Truth be told, absolute power alone is no longer enough to get others to do what you want them to do. There has to be win-win discourse between those of you that have the power to order others to do specific tasks and those being asked to do the jobs
Negotiation and organisational context:
Of course, we aren’t advocating for giving the Millennials and Z-generation a blank cheque at work. Negotiation has to be put into context. And just like leaders are being called upon to understand the mannerisms and work psyche of the youngest generations, they, in turn, have to understand that organisations need to remain viable. Viability is two-pronged – it has to do with the bottom line or impact for the non-profit entity, but also the values that are espoused by the organisation. Organisations have a ‘personality’ that has to be respected all the time. It’s its cause for being!
According to the book Negotiating at work, negotiation at the workplace is premised on three main pillars:
- Organisation Culture
- Past negotiations
- Power relationships
Negotiation is not held in a vacuum. The above three factors drive which issues are negotiable and by whom. There will be specific matters in an organisation that aren’t negotiable due to the organisation’s culture. For example, some Charity organisations from the West won’t negotiate with anyone, both internally and externally, on gender equality.
Past negotiations may help determine what is negotiable and by whom as well as how to go about it. Negotiations with labour Unions are generally informed by previous negotiations. The same would apply to individuals negotiating for promotion, pay review etc.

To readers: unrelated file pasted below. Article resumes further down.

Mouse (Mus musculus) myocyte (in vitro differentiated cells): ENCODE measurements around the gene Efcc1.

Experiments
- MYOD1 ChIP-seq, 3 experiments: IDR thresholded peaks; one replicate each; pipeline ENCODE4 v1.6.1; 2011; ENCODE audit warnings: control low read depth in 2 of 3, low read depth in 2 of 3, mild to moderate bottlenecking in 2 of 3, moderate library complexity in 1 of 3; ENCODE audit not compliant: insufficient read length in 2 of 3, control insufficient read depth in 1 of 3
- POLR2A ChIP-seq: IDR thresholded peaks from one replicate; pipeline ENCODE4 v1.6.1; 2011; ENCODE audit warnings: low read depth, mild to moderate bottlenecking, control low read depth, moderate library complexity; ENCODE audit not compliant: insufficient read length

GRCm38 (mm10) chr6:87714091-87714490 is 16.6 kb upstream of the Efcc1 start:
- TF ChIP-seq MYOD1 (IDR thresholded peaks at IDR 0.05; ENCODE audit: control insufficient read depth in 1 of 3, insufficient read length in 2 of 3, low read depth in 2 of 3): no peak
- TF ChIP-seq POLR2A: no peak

Negotiations are also influenced by the relationship between the person negotiating and the person they are negotiating with. For example, it can be a tough job negotiating with a person that is more senior than you. Yet, in an increasingly flatter and more networked modern organisation, middle-level cadres have to negotiate and convince managers more senior than them on what to do or not within the agency’s customarily limited resource envelope or strict values regime. The better a job you do at selling yourself and unit, the more likely you are to get resources for your project and at times, secure your position longterm.
Ed Brodow’s ten tips for successful negotiating:
- Don’t be afraid to ask for what you want.
- Shut up and listen.
- Do your homework.
- Always be willing to walk away.
- Don’t be in a hurry.
- Aim high and expect the best outcome.
- Focus on the other side’s pressure, not yours.
- Show the other person how their needs will be met.
- Don’t give anything away without getting something in return.
- Don’t take the issues or the other person’s behaviour personally.
So the bottom line is – there has always been and will continue to be problems between individuals and teams at work. However, we all need to take note of one changing dynamic. That absolute power alone is not enough to get others to do what you want them to do.
As a matter of fact, developing a genuine negotiating culture at your organisation is a tool for creating change and excellent and sustainable change that ultimately sustains all the four OV’s